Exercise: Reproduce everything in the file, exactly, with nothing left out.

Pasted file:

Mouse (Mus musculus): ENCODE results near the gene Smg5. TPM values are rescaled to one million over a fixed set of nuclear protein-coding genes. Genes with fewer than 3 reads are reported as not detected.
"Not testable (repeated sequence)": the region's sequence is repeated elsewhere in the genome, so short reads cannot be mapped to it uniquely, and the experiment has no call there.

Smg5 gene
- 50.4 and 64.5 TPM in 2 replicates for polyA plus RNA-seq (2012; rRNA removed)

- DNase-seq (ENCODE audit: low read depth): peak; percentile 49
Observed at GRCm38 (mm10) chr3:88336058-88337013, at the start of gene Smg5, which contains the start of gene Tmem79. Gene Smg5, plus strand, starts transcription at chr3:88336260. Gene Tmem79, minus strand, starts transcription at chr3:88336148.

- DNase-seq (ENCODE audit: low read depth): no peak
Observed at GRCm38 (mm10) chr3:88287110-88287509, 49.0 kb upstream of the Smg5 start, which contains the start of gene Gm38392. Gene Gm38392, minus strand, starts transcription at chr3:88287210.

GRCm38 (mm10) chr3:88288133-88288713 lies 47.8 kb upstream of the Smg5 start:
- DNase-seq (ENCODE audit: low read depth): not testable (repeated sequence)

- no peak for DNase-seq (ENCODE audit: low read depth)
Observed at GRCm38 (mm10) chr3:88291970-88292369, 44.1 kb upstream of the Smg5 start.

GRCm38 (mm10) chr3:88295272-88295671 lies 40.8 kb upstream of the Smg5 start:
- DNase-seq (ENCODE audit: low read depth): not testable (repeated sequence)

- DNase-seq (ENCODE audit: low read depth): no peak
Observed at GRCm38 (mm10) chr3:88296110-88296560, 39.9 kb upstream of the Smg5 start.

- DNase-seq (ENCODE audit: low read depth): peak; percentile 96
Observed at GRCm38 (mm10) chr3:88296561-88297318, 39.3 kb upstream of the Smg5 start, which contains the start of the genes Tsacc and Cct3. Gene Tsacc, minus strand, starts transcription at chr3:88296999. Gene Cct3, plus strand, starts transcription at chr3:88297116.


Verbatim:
Mouse (Mus musculus): ENCODE results near the gene Smg5. TPM values are rescaled to one million over a fixed set of nuclear protein-coding genes. Genes with fewer than 3 reads are reported as not detected.
"Not testable (repeated sequence)": the region's sequence is repeated elsewhere in the genome, so short reads cannot be mapped to it uniquely, and the experiment has no call there.

Smg5 gene
- 50.4 and 64.5 TPM in 2 replicates for polyA plus RNA-seq (2012; rRNA removed)

- DNase-seq (ENCODE audit: low read depth): peak; percentile 49
Observed at GRCm38 (mm10) chr3:88336058-88337013, at the start of gene Smg5, which contains the start of gene Tmem79. Gene Smg5, plus strand, starts transcription at chr3:88336260. Gene Tmem79, minus strand, starts transcription at chr3:88336148.

- DNase-seq (ENCODE audit: low read depth): no peak
Observed at GRCm38 (mm10) chr3:88287110-88287509, 49.0 kb upstream of the Smg5 start, which contains the start of gene Gm38392. Gene Gm38392, minus strand, starts transcription at chr3:88287210.

GRCm38 (mm10) chr3:88288133-88288713 lies 47.8 kb upstream of the Smg5 start:
- DNase-seq (ENCODE audit: low read depth): not testable (repeated sequence)

- no peak for DNase-seq (ENCODE audit: low read depth)
Observed at GRCm38 (mm10) chr3:88291970-88292369, 44.1 kb upstream of the Smg5 start.

GRCm38 (mm10) chr3:88295272-88295671 lies 40.8 kb upstream of the Smg5 start:
- DNase-seq (ENCODE audit: low read depth): not testable (repeated sequence)

- DNase-seq (ENCODE audit: low read depth): no peak
Observed at GRCm38 (mm10) chr3:88296110-88296560, 39.9 kb upstream of the Smg5 start.

- DNase-seq (ENCODE audit: low read depth): peak; percentile 96
Observed at GRCm38 (mm10) chr3:88296561-88297318, 39.3 kb upstream of the Smg5 start, which contains the start of the genes Tsacc and Cct3. Gene Tsacc, minus strand, starts transcription at chr3:88296999. Gene Cct3, plus strand, starts transcription at chr3:88297116.